The origins of wine-making in Greece go back 6,500 years and evidence suggesting wine production confirm that Greece is home to the oldest known grape wine remnants discovered in the world and the world’s earliest evidence of crushed grapes. The spread of Greek civilization and their worship of Dionysus, the god of wine, spread Dionysian cults throughout the Mediterranean areas during the period of 1600 BC to the year 1. Greece's viticultural history goes back to prehistoric times,i[›] and wine production was thriving until the 11th century. After World War II, Greek winemakers imported and cultivated foreign grape varieties, especially French ones, in order to support local production. In 1960s, retsina, a dry white wine with lumps of resin, was probably the most well-known Greek wine abroad. In recent years, local varieties are rediscovered and often blended with foreign ones. In early 1980s, a system of appellations, modelled on the respective French one, was implemented to assure consumers the origins of their wine purchases. Today, there are 28 appellations (Appellations of Origin of Superior Quality and Controlled Appellation of Origin) throughout the country, from Macedonia to Crete.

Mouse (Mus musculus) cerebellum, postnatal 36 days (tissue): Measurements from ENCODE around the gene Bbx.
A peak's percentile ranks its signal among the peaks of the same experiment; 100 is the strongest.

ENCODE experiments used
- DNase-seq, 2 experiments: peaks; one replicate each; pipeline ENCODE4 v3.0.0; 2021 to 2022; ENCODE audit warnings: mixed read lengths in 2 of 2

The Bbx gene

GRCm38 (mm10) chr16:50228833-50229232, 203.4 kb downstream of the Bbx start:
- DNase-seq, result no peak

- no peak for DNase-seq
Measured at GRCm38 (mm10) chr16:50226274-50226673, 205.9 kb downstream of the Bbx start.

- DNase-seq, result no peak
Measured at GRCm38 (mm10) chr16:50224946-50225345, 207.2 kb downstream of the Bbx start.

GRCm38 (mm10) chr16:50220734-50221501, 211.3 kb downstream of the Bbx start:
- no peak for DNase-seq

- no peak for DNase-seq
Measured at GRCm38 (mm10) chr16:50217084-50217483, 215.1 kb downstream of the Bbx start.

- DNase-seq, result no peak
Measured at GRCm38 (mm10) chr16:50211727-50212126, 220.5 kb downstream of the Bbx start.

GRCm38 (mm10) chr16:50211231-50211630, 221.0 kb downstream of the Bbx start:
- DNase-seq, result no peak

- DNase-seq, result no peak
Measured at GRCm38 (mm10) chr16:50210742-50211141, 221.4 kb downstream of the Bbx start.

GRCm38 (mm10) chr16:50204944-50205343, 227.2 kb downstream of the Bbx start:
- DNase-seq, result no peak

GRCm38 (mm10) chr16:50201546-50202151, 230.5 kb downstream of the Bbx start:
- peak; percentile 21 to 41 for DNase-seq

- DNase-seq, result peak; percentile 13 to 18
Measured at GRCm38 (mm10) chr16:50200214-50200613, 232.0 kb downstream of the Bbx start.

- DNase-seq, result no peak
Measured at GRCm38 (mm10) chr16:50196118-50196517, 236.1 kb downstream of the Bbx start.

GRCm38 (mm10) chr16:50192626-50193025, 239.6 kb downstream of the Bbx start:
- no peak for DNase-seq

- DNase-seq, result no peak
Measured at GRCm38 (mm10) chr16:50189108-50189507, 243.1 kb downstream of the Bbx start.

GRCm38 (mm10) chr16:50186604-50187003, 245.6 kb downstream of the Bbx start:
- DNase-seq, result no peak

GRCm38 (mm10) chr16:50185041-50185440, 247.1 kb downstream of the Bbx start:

Archaeological and archaeochemical finds suggest that the Minoans fermented barley and other substances, and consumed some form of beer. The beer tradition of the Minoans was discontinued by the Mycenaeans; beverages from fermented cereals may have remained only in Crete during their rule. In Archaic and Classical Greece, beer is mentioned as a foreign beverage, while, when Alexander the Great conquered in 332 BC Egypt, a civilization with a long brewing tradition, the Greeks continued to disdain beer seeing it as the drink of their rivals. In Modern Greece, a limited number of brands — owned by breweries from northern Europe in most cases (e.g. Heineken or Amstel) — dominated for many years the local market, while a stringent Bavarian-influenced beer purity law was in force. Gradually, the provisions of this law loosened, and, since the late 1990s, new local brands emerged (in 1997 Mythos made a breakthrough) or re-emerged (e.g. Fix Hellas), reviving competition. In recent years, in parallel with the large breweries, local microbreweries operate throughout Greece.